There were five women who became rather seriously involved in extra-marital relationships. Several more had a fleeting involvement which did not prosper. Four women after a long history of unstable marriage finally separated or obtained a divorce from their husbands and married other men. This limited sample gave the impression that interest in another man provoked intense feelings of guilt. There was never any wanton, heartless intention to obtain pleasure and ignore the fact that the husband was being deceived. The five women who found themselves in sticky extramarital relationships had in fact presented this as their principal problem. The man involved was invariably the opposite of the husband in personality. There were also strong indications that the lover resembled either the woman’s mother or father in many respects. The irrationality of the relationship was obvious to the patient, but like all neurotic commitments, she found it hard to give it up. In other aspects, she seemed to do quite well. She had little trouble making or keeping friends. She especially relished her relationships with her girlfriends with whom she shared regularly many bits of interpersonal problems. She adapted herself well to her husband’s friends, although he does not always reciprocate with hers. A less frequent type is the woman who could not keep girlfriends and tended to be more comfortable with men. She was likely to be more sophisticated, more assertive, and a little distrustful of women.
The working women derived a good deal of gratification from their work. In this area, they felt confident, fulfilled. Suffering a great deal of suppression in the hands of parents, husband, and children, these women found work a welcome outlet and an opportunity to boost their self-esteem. They found the strains and stresses of work minor and easily resolved. Undercurrents of competition or the formation of cliques in the office did not throw them off. Except where there was an inordinately tyrannical boss, they took their work in stride and enjoyed the little games with companions at an office or in business which added spice to their work.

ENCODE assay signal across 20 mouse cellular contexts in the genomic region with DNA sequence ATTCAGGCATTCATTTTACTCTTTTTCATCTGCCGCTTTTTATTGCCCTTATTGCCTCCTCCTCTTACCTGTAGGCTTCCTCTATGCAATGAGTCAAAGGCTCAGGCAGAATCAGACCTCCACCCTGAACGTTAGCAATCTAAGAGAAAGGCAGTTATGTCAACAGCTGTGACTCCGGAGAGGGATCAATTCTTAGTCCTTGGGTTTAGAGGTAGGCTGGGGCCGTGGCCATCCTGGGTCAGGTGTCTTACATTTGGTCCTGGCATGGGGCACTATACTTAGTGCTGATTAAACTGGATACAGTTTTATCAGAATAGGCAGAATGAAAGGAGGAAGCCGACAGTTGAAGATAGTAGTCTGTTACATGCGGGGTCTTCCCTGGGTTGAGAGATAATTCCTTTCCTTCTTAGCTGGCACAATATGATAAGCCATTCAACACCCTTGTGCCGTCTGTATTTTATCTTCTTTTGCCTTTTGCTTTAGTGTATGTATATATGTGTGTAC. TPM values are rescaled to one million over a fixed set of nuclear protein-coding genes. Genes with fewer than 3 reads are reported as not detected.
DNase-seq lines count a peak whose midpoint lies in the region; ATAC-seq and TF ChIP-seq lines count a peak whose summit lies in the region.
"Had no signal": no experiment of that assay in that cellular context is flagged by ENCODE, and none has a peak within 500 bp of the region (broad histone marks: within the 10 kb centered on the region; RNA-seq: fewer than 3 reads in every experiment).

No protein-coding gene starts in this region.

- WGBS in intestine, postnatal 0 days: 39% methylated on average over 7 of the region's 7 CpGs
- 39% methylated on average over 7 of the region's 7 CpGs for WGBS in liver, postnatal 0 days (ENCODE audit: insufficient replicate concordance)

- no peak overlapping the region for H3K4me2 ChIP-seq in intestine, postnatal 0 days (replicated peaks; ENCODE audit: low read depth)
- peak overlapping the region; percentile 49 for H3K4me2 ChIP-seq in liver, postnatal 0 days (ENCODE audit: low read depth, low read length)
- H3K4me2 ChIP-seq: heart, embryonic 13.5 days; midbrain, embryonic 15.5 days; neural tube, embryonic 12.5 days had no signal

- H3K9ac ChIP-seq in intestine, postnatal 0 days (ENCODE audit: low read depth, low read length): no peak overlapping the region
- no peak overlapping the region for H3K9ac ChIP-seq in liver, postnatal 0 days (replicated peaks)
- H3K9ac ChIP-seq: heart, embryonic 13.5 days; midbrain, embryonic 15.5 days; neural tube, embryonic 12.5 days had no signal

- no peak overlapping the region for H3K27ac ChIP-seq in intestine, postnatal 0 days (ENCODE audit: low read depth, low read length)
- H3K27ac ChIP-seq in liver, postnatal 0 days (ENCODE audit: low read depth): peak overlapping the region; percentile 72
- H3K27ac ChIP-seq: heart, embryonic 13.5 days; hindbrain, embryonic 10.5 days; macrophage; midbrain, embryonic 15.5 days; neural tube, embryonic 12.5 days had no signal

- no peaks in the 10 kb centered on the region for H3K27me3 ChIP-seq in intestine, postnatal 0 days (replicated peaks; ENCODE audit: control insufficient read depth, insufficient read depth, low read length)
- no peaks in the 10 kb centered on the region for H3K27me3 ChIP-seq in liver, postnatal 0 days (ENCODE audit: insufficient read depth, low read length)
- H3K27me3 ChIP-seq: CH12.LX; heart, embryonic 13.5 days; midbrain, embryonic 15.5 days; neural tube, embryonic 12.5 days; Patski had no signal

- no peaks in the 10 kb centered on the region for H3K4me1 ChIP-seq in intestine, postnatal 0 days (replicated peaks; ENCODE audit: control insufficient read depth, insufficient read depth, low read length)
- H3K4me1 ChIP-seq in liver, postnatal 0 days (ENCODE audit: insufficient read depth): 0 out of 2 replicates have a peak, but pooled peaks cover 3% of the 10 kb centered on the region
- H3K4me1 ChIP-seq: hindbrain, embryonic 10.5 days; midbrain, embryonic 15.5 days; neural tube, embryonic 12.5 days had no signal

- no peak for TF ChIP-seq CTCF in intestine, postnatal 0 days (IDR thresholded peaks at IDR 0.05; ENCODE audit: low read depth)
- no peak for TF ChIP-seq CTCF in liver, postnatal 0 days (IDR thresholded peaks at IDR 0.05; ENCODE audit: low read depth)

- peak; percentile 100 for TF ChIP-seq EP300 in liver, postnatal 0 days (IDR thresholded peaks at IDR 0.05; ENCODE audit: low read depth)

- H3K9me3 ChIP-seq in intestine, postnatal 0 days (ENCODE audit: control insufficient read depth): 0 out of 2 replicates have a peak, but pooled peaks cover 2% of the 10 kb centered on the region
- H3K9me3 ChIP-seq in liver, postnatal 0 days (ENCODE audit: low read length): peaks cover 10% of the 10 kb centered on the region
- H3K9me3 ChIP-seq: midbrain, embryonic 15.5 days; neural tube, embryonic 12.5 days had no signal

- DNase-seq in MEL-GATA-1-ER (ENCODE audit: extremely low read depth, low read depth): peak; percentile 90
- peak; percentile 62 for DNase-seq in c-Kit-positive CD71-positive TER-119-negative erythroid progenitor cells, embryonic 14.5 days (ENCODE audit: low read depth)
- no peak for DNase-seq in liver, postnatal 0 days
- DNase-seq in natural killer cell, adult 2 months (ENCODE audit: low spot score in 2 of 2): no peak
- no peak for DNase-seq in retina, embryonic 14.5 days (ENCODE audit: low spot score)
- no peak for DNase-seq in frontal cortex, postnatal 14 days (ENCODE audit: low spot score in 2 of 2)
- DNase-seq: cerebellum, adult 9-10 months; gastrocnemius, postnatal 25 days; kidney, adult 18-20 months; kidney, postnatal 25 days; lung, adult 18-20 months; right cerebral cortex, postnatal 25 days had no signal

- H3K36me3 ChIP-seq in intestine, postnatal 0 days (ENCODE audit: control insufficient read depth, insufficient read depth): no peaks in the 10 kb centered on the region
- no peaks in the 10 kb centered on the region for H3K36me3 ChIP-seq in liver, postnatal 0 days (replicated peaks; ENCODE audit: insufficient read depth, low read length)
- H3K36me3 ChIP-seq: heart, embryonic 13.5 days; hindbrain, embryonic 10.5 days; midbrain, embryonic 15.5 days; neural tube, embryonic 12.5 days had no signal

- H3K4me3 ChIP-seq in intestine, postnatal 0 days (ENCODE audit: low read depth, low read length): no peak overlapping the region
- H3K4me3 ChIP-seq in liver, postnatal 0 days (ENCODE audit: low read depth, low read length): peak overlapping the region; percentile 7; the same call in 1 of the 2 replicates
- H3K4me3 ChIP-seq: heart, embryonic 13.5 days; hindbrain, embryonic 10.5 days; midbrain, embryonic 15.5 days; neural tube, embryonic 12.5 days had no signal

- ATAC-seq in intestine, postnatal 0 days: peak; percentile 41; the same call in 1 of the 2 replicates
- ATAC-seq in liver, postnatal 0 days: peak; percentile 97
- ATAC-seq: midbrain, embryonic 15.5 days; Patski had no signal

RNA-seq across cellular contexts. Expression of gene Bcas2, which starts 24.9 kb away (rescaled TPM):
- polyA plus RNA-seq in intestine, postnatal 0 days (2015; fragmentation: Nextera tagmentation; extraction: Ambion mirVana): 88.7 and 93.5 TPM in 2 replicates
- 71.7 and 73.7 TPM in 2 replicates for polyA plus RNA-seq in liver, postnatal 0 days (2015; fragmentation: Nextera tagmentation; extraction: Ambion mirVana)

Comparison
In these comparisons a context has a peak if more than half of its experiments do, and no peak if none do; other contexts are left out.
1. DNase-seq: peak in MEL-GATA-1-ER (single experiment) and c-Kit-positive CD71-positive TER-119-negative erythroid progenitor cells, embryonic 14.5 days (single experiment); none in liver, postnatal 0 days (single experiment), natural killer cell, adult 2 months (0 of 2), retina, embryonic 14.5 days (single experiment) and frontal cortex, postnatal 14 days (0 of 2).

There was an impressive streak of competitiveness in nearly all the women subjects. This was most marked in the group who were achievement-oriented, but even in the passive, dependent type, there were many evidences of it. There was constant comparison between the self and others. The overriding theme was that of excelling, standing out, lording it over others (usually, other women, although occasionally in the achievement-oriented, over men as well) whether it be in very trivial ways or in major endeavors.
One must point out, however, that much of this competitiveness was concealed or well-disguised from even their own selves. To others, there was a continuous denial that one was exerting great effort towards anything. The activity or success was rationalized as something “that could not be helped” or “a stroke of luck.” So successful was this ability to deny and rationalize such wishes that it seemed as if competitiveness was completely natural or egosyntonic for women. The significant difference was whether the competitiveness existed more in fantasy than in actual behavior. But the fact remains that it is invariably present or potentially present.